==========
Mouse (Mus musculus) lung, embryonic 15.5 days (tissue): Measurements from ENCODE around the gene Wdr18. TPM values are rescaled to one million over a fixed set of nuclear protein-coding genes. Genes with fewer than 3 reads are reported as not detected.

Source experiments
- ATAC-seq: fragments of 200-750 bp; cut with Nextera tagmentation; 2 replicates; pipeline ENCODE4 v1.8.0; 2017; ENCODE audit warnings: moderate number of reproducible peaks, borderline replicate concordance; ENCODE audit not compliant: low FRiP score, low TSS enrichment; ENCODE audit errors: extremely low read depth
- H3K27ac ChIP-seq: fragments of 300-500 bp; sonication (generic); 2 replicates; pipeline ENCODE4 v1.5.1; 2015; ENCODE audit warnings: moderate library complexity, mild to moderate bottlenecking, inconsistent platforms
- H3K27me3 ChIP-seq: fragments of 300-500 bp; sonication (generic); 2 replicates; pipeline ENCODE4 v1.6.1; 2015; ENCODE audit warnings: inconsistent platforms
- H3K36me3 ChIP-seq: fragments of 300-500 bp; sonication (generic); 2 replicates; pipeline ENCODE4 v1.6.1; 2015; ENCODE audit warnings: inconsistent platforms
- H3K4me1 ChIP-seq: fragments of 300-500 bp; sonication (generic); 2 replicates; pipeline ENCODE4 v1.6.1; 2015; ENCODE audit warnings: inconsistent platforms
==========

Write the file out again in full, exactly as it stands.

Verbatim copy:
Mouse (Mus musculus) lung, embryonic 15.5 days (tissue): Measurements from ENCODE around the gene Wdr18. TPM values are rescaled to one million over a fixed set of nuclear protein-coding genes. Genes with fewer than 3 reads are reported as not detected.

Source experiments
- ATAC-seq: fragments of 200-750 bp; cut with Nextera tagmentation; 2 replicates; pipeline ENCODE4 v1.8.0; 2017; ENCODE audit warnings: moderate number of reproducible peaks, borderline replicate concordance; ENCODE audit not compliant: low FRiP score, low TSS enrichment; ENCODE audit errors: extremely low read depth
- H3K27ac ChIP-seq: fragments of 300-500 bp; sonication (generic); 2 replicates; pipeline ENCODE4 v1.5.1; 2015; ENCODE audit warnings: moderate library complexity, mild to moderate bottlenecking, inconsistent platforms
- H3K27me3 ChIP-seq: fragments of 300-500 bp; sonication (generic); 2 replicates; pipeline ENCODE4 v1.6.1; 2015; ENCODE audit warnings: inconsistent platforms
- H3K36me3 ChIP-seq: fragments of 300-500 bp; sonication (generic); 2 replicates; pipeline ENCODE4 v1.6.1; 2015; ENCODE audit warnings: inconsistent platforms
- H3K4me1 ChIP-seq: fragments of 300-500 bp; sonication (generic); 2 replicates; pipeline ENCODE4 v1.6.1; 2015; ENCODE audit warnings: inconsistent platforms